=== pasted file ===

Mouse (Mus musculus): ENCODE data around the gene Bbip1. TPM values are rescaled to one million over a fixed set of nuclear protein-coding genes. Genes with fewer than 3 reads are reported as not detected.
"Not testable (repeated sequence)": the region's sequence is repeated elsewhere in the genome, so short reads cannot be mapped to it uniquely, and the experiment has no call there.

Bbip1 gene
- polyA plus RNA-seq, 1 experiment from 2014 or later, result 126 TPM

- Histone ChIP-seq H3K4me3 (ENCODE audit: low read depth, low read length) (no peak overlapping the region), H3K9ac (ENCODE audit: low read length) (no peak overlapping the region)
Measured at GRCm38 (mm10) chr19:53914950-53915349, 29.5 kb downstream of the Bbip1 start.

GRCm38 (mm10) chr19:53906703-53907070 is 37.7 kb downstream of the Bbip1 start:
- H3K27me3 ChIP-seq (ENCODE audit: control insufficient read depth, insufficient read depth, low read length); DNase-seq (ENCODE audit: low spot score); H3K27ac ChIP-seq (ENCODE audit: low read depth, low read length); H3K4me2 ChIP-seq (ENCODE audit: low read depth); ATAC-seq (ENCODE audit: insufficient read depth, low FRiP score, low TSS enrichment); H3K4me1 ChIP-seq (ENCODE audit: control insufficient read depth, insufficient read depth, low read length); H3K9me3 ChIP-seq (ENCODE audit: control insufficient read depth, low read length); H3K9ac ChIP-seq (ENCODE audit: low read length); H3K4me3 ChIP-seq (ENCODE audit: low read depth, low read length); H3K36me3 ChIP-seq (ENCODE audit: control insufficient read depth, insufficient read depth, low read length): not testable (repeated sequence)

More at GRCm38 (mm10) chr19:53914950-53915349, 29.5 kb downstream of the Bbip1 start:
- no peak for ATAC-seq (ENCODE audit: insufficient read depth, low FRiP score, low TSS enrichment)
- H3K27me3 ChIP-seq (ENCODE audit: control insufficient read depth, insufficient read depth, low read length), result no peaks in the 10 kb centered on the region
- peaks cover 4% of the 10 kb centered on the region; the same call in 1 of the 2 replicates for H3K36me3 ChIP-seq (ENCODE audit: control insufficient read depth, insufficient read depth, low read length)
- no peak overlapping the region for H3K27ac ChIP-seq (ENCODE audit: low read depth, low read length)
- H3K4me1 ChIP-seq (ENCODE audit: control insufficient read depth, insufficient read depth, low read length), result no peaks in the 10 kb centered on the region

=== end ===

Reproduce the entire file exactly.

Mouse (Mus musculus): ENCODE data around the gene Bbip1. TPM values are rescaled to one million over a fixed set of nuclear protein-coding genes. Genes with fewer than 3 reads are reported as not detected.
"Not testable (repeated sequence)": the region's sequence is repeated elsewhere in the genome, so short reads cannot be mapped to it uniquely, and the experiment has no call there.

Bbip1 gene
- polyA plus RNA-seq, 1 experiment from 2014 or later, result 126 TPM

- Histone ChIP-seq H3K4me3 (ENCODE audit: low read depth, low read length) (no peak overlapping the region), H3K9ac (ENCODE audit: low read length) (no peak overlapping the region)
Measured at GRCm38 (mm10) chr19:53914950-53915349, 29.5 kb downstream of the Bbip1 start.

GRCm38 (mm10) chr19:53906703-53907070 is 37.7 kb downstream of the Bbip1 start:
- H3K27me3 ChIP-seq (ENCODE audit: control insufficient read depth, insufficient read depth, low read length); DNase-seq (ENCODE audit: low spot score); H3K27ac ChIP-seq (ENCODE audit: low read depth, low read length); H3K4me2 ChIP-seq (ENCODE audit: low read depth); ATAC-seq (ENCODE audit: insufficient read depth, low FRiP score, low TSS enrichment); H3K4me1 ChIP-seq (ENCODE audit: control insufficient read depth, insufficient read depth, low read length); H3K9me3 ChIP-seq (ENCODE audit: control insufficient read depth, low read length); H3K9ac ChIP-seq (ENCODE audit: low read length); H3K4me3 ChIP-seq (ENCODE audit: low read depth, low read length); H3K36me3 ChIP-seq (ENCODE audit: control insufficient read depth, insufficient read depth, low read length): not testable (repeated sequence)

More at GRCm38 (mm10) chr19:53914950-53915349, 29.5 kb downstream of the Bbip1 start:
- no peak for ATAC-seq (ENCODE audit: insufficient read depth, low FRiP score, low TSS enrichment)
- H3K27me3 ChIP-seq (ENCODE audit: control insufficient read depth, insufficient read depth, low read length), result no peaks in the 10 kb centered on the region
- peaks cover 4% of the 10 kb centered on the region; the same call in 1 of the 2 replicates for H3K36me3 ChIP-seq (ENCODE audit: control insufficient read depth, insufficient read depth, low read length)
- no peak overlapping the region for H3K27ac ChIP-seq (ENCODE audit: low read depth, low read length)
- H3K4me1 ChIP-seq (ENCODE audit: control insufficient read depth, insufficient read depth, low read length), result no peaks in the 10 kb centered on the region